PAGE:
The transmission worked smoothly in the test vehicle, and both XE and XR models use regular gasoline.

The test 2007 Outlook XR with front-wheel drive had a government fuel economy rating of 18 miles a gallon in city driving and 26 mpg on the highway, which puts it in the upper half of SUV rankings.

Note that these figures fall to 16/24 mpg using the federal government's more stringent fuel economy formula for 2008. But since other passenger vehicles are going to show decreased fuel economy ratings, too, the Outlook is likely to maintain its place in the upper half of SUVs.

Bigger than it looks
The Outlook can be deceptive. It doesn't look particularly large on the outside.

But at nearly 17 feet long, this crossover is just 1.4 inches shy of a Cadillac Escalade SUV in length, and there's a roomy feel inside.

Everyone sits up nicely above the pavement in the Outlook. Yet, even at 5 feet 4, I didn't have to climb upward to get inside. I just lifted up just a bit until I could set myself on the seat cushion.

The test Outlook traveled with poise over many kinds of road bumps. Passengers mainly felt as if they rode atop the bumps and road imperfections, though on some concrete pavement with expansion joints, I noticed a slight jiggling of my body.

The suspension is an independent MacPherson strut at the front and a five-link design at the back. The latter, with shock absorbers placed low, allows for decent room for a flat cargo floor that's wide.

Saturn officials say an Outlook owner should be able to fit a 4-foot-by-8-foot piece of wood or sheetrock back there.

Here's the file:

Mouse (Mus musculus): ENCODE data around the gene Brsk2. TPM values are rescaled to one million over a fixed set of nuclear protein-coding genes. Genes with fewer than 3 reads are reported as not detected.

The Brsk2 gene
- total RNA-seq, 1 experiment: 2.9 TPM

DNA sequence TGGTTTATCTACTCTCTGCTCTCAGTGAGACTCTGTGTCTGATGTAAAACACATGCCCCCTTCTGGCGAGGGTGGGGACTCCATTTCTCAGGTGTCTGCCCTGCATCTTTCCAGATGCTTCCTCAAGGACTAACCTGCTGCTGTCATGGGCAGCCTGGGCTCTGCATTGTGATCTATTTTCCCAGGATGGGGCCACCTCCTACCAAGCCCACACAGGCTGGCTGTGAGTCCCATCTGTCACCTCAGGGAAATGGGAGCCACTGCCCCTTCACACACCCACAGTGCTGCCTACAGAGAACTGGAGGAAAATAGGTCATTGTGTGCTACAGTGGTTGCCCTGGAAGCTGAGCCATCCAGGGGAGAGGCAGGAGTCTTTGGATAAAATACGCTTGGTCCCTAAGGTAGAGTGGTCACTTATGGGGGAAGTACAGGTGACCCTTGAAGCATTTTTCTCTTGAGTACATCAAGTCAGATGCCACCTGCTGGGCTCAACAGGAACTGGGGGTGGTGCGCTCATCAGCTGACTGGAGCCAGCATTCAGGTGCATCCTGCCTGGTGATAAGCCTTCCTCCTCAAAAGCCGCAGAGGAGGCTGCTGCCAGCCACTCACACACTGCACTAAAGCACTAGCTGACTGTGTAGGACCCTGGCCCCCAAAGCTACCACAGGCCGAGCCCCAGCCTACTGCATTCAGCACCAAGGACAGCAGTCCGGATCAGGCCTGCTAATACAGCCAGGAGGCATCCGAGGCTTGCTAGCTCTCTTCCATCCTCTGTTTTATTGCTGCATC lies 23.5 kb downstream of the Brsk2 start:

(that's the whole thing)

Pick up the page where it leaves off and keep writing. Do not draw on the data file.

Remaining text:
Perhaps more importantly, the Outlook's third-row seating can be quite usable for adults, not just children, in part because second-row seats can slide forward and back to help allocate legroom.

Just watch that small items or food from little tykes don't disappear into these highly visible sliding-seat slots in the Outlook floor.

Rear-seat legroom, by the way, is 33.2 inches vs. 30.2 inches in the Highlander.

Total cargo room, with second- and third-row seats folded down, is 117 cubic feet vs. 80.6 in the Highlander.

Odds and ends
A nice feature in the Outlook is that head restraints on third-row seats fold down and out of the way on their own in preparation for the seats to go down. In some other SUVs, the head restraints must be manually removed and stored somewhere.

All safety equipment on the Outlook is standard. This includes frontal airbags for the front seats, side, seat-mounted airbags for the two front seats, curtain airbags, stability control and traction control.

I advise buyers to get the Outlook's rear park assist, because it can be difficult to see what's behind the vehicle while backing up. This is a beeping warning system, not a rearview camera, however.

And note that while ads show the Outlook with side roof rails, these are standard only on the up-level XR.

In preparation for the Outlook, Saturn last December ended production of its minivan, the Relay.

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BB02 - 7/31/2014 8:57:01 PM